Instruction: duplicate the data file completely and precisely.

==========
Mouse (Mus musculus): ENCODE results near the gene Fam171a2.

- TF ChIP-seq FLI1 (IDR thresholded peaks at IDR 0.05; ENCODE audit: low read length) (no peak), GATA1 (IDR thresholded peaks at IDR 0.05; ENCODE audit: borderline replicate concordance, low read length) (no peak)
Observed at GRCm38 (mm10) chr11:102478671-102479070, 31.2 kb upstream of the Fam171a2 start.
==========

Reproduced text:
Mouse (Mus musculus): ENCODE results near the gene Fam171a2.

- TF ChIP-seq FLI1 (IDR thresholded peaks at IDR 0.05; ENCODE audit: low read length) (no peak), GATA1 (IDR thresholded peaks at IDR 0.05; ENCODE audit: borderline replicate concordance, low read length) (no peak)
Observed at GRCm38 (mm10) chr11:102478671-102479070, 31.2 kb upstream of the Fam171a2 start.